Financial managers frequently are faced with what can become a major legal and ethical concern, called the Agency problem. Because the goal of a financial manager is to maximize the wealth of the firm's owners, it is often possible for him to be faced with double-bind scenarios. (see Kobayashi Maru)
An agent, having the authority to act on another's behalf, can come into conflict with the principal on who's behalf he is supposedly acting. This can present a major ethical challenge to the financial manager, who is supposed to act as an agent of the stockholders/owners.
A Conflict of Interest:
You can think of the firm as the interaction of two parties, the stockholders, who wish to see a maximal return on their investment and long-term success, corresponding to increased stock prices, and the managers, who are directly concerned with short-term profits of the firm which are needed to meet liquidity needs and immediate financial obligations, as well as to promote growth of the company.
|--> * stock price | |--> * growth
|--> * long-term success | |--> * short-term profits
|--> * firm value | |--> * liquidity needs
|--> * low risk | |--> * high, immediate, risk
In theory, it's a very simple matter: Financial decisions should always be made in the interest of stockholders. Unfortunately, the situation is not always a simple one to resolve. When the interests of principals and agents conflict, an agency problem results.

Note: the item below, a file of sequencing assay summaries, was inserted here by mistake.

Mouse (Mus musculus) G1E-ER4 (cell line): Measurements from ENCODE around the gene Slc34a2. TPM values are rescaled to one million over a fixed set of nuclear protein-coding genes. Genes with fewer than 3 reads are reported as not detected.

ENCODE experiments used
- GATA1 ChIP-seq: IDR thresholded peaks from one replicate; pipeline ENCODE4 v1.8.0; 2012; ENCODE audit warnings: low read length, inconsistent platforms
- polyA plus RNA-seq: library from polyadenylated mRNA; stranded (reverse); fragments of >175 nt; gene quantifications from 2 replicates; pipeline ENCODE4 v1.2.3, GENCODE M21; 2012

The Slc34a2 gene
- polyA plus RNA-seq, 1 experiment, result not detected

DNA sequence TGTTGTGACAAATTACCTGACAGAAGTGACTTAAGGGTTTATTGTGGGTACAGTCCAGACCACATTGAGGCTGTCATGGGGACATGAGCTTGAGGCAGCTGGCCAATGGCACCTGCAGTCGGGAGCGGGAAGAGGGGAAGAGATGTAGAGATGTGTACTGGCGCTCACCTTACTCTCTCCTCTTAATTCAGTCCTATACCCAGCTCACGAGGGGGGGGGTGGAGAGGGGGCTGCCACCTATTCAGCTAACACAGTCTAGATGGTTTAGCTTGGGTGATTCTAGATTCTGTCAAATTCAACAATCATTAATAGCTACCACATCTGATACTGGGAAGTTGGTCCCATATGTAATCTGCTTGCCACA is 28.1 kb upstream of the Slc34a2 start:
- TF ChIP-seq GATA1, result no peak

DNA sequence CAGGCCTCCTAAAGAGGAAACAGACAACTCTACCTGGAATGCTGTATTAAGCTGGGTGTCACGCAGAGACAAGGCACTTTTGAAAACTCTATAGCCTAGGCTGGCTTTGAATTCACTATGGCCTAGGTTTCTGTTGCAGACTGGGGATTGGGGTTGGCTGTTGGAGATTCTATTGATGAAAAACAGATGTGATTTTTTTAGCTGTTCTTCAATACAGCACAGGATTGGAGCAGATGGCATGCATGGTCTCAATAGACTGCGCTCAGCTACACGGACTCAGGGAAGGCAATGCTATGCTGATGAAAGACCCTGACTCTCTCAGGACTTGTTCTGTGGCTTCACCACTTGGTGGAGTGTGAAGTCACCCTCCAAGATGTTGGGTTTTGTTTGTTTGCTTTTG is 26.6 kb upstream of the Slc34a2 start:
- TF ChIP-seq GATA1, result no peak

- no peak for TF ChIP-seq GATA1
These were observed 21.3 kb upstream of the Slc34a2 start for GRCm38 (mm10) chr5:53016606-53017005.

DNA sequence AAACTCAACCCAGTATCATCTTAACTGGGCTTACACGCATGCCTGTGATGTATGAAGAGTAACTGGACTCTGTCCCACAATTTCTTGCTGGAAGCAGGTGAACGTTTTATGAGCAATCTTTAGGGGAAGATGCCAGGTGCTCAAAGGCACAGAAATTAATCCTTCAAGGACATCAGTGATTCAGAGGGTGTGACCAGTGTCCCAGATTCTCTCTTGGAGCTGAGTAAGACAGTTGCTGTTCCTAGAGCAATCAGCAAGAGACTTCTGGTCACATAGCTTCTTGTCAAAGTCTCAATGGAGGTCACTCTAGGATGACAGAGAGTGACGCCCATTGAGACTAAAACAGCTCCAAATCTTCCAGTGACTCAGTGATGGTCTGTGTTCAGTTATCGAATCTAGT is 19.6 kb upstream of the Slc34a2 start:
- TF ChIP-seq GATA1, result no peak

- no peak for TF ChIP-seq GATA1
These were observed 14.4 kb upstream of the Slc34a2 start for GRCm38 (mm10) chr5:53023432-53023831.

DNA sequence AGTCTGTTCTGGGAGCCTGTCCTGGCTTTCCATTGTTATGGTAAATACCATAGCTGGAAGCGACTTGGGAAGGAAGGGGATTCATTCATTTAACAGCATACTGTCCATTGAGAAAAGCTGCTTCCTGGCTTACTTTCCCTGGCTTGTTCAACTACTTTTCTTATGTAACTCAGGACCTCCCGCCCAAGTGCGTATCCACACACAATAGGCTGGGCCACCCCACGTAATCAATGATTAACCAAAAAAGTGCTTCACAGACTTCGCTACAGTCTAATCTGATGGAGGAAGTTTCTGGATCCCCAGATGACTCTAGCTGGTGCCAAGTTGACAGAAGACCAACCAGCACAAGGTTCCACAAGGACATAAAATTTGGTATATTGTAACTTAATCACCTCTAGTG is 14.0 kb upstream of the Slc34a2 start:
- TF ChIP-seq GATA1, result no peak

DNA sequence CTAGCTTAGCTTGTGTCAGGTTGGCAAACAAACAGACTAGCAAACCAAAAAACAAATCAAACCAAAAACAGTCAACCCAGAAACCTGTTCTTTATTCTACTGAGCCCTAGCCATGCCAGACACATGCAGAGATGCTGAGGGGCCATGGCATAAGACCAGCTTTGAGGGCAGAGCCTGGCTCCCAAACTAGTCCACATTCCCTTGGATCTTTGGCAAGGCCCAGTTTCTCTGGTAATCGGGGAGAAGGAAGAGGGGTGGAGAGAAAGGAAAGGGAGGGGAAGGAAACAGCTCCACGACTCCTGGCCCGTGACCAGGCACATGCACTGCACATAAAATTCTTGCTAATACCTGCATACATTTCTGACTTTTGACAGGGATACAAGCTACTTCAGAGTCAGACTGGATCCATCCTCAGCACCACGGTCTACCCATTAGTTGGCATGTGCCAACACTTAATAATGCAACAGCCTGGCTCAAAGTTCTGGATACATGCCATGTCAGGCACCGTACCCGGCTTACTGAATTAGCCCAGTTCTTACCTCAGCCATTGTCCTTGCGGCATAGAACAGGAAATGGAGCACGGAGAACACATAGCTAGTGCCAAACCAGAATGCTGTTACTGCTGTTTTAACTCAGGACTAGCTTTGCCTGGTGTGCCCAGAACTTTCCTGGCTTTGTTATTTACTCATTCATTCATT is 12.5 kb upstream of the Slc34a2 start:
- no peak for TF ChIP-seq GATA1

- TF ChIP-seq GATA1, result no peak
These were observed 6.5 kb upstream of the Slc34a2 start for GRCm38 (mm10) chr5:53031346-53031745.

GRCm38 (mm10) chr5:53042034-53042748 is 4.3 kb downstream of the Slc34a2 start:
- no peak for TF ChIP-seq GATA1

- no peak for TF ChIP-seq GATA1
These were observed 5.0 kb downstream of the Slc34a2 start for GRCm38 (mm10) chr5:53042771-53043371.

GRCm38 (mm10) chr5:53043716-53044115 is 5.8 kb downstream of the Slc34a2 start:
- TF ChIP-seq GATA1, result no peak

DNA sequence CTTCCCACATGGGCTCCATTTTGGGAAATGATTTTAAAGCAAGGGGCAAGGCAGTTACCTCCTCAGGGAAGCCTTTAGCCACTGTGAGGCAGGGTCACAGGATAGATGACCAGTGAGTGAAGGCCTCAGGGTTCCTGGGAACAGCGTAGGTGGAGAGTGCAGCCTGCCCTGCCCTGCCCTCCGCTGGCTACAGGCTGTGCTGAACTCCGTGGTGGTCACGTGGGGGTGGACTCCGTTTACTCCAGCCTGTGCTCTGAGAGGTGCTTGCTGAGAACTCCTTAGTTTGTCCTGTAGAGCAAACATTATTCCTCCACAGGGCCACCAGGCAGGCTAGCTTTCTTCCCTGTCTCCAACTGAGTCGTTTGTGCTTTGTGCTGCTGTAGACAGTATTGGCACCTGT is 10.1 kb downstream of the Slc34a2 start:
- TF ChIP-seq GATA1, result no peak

A common example would be the desirability of undertaking a high-risk project. Management, which could suffer serious personal financial loss if the project failed, and would be far less willing to undertake it than the shareholders, who stand a substantially smaller chance of sustaining a critical loss, since the stock is only a fraction of their finances, and the company is not a provider for their livelihood.
In practice, the idea of tying managers' compensation to firm performance and stock price. This - not defrauding employees and stockholders or creating instant millionaires - was the original rationale behind giving a substantial part of executive-level compensation packages in the form of stock options. It was thought that if top executives were also made stockholders, it would substantially reduce the agency problem, because they would have incentive to act in the long-term best interest of the firm and would be more likely to consider their personal stake in major financial decisions.
(Unfortunately, though, human nature is human nature.)
Gallagher and Andrew, Financial Management : Principles and Practice (2nd Ed.), Prentice Hall, Upper Saddle River, NJ 2000
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